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How to Can Onions?

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Onions require preservation to last for a long time without rotting or sprouting. Of course, preserving onions can happen in many ways, including drying and freezing. If you have no time to dry or have run out of freezer space, canning is the best food preservation method for onions.

The problem is that most people have no idea how to can onions. This article puts together several canning methods to preserve onions for a long time. Keep reading for actionable tips you can implement at home.

Canning Small Onions

The National Center for Food Preservation (NCFP) and agricultural extensions recommend one canning recipe to help you preserve your onions. Unfortunately, despite the numerous resources available to the agency, it cannot test all possible methods for canning onions.

An effective formula to can small onions whole, with a 1-inch diameter, underwent stringent testing from Clemson College’s cooperative extension. The extension service based their recommendation on the fact that onions have 5.3 to 5.85 ph, making them low-acid foods.

They recommended the pressure-canning of onions to keep them safe for human consumption. The following is how to can small onions of diameter at most 1 inch.

Step 1: Wash and peel the onions, remove the dry outer skin, and remove the root ends.

Step 2: Put the onions in a pot and cover them with boiling water. At medium-high heat, bring to a boil, and wait for five minutes.

Step 3: Pack onions in several hot jars and leave a 1-inch headspace to allow for the later filling with hot water.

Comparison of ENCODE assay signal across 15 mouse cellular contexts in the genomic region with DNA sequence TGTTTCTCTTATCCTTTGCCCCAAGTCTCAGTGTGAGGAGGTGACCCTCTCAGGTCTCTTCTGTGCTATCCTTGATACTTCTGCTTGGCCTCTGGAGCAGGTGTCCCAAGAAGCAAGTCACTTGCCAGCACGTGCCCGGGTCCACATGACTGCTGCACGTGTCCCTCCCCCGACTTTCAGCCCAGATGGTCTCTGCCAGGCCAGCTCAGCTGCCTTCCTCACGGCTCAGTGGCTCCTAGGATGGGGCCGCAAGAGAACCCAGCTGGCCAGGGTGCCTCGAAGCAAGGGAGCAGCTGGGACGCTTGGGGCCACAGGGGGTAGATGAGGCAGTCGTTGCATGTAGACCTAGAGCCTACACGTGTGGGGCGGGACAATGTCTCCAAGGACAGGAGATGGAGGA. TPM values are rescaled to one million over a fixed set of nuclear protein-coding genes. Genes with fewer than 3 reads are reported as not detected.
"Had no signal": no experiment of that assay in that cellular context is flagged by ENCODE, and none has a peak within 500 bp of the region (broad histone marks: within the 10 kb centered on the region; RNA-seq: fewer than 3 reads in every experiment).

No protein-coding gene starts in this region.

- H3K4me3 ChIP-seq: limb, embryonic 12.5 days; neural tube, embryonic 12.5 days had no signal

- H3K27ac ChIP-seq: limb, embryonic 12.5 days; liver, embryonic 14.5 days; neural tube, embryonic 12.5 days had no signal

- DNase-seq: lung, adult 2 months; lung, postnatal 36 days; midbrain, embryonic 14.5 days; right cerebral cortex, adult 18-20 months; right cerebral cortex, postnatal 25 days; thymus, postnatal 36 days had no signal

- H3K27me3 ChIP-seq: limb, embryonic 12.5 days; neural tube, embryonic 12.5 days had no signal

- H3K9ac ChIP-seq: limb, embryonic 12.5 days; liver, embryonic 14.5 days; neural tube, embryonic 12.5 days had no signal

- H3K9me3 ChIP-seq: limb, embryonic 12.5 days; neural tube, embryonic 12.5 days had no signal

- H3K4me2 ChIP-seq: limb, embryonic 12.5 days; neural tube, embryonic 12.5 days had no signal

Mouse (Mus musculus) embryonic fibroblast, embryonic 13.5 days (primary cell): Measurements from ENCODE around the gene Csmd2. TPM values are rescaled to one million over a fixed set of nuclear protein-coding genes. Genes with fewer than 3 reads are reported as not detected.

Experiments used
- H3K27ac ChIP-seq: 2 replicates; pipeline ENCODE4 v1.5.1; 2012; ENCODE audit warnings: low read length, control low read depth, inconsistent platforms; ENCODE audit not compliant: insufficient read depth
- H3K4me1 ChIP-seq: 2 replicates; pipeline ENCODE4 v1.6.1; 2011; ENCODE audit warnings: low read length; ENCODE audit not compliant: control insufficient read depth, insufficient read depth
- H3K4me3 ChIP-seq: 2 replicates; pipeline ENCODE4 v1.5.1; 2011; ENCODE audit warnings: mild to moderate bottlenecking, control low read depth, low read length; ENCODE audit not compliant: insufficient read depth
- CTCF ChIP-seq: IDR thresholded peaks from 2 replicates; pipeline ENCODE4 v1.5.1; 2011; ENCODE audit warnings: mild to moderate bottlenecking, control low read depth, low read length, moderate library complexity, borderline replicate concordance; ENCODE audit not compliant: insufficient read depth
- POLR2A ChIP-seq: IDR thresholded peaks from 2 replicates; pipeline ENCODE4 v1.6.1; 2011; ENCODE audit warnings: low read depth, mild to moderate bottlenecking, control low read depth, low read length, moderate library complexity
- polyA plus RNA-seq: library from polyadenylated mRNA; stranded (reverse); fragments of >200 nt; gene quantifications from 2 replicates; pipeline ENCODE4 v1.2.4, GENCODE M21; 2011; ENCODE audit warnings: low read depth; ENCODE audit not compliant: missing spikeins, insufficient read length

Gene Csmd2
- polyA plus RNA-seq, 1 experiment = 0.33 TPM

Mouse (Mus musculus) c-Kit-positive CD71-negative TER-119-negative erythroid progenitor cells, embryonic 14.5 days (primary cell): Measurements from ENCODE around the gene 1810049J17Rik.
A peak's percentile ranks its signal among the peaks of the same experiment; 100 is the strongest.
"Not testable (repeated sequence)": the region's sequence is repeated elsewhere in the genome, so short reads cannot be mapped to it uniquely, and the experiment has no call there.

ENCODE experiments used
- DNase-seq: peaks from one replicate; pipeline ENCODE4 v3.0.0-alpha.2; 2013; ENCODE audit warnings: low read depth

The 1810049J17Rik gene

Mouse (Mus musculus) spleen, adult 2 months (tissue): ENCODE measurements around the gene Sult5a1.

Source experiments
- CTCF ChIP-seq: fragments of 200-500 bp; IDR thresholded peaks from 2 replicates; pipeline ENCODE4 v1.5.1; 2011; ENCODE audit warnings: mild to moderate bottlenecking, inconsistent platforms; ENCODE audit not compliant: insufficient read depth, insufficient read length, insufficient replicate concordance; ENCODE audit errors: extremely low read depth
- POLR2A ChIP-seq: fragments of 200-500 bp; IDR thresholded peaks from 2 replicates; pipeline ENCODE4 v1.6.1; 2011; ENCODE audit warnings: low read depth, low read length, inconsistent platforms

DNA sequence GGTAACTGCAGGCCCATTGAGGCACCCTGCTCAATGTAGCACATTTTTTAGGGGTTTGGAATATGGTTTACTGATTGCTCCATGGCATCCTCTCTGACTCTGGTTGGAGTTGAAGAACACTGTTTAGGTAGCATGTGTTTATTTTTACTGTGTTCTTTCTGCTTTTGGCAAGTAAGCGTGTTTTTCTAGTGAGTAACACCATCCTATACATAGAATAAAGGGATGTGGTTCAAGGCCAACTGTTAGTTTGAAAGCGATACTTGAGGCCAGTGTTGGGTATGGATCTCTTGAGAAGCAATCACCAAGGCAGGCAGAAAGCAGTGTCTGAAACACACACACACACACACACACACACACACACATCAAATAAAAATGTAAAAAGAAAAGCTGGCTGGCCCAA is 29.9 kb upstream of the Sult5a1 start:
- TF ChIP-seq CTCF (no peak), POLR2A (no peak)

Step 4: Add one teaspoon salt to a pint or half-teaspoon to quarts, depending on what you desire.

Step 5: Using boiling water, fill jars to leave 1 inch to the top. The water should cover the onions fully.

Step 6: Get rid of air bubbles and leave a 1-inch headspace. Use a dry cloth to wipe the jar rims, adjust lids, and tune it to fingertip tight.

Step 7: A good pressure canner can help you to process pints and quarts for up to 40 minutes. Apply pressure depending on your location’s latitude. For example, if you live at 2000 feet above sea level, use 11 pounds of pressure to process jars of onions using the dial-gauge canner. For an altitude of between 0 and 1,000-feet, process jars using a weighted gauge canner at a pressure of 10 pounds pressure. If over one thousand feet, use the weighted gauge canner at a pressure of 15 pounds.

Canning Medium-Sized Onions

Your onions are possibly bigger and require a little more processing before canning. If you have just come from the onions store with medium-sized bulbs, all you need is some salt and a pressure canner. The following is a tested recipe to help you easily can onions:

Step 1: Prepare the Jars

Before canning onions, prepare the glass jars where you’ll store them. the preparation involved boiling the glass jars and their lids to keep them hot.

Step 2: Washing and Peeling Onions

Wash the onions and remove the dry skin covers. Since you have mid-sized onions, cut them into half-inch thick chunks. That makes it possible to keep substantially many onions on one glass jar.

Step 3: Boil the Onions

Place the peeled and chopped onions into a pot and cover with boiling water. Continue heating until you bring to a boil at medium-high heat. Wait for five minutes or for the onions to gain a translucent color.

Step 4: Pack Onions into the Jars

Once the onions assume a translucent color, remove them from the pot and place them inside the hot jars. Use a spoon or spatula to prevent contamination.

Step 5: Add Salt and Cooking Liquid

Add 1 teaspoon salt to jars measured in quarts or half teaspoon salt to jars measured in pints. The helps kill bacteria, preserving the onions.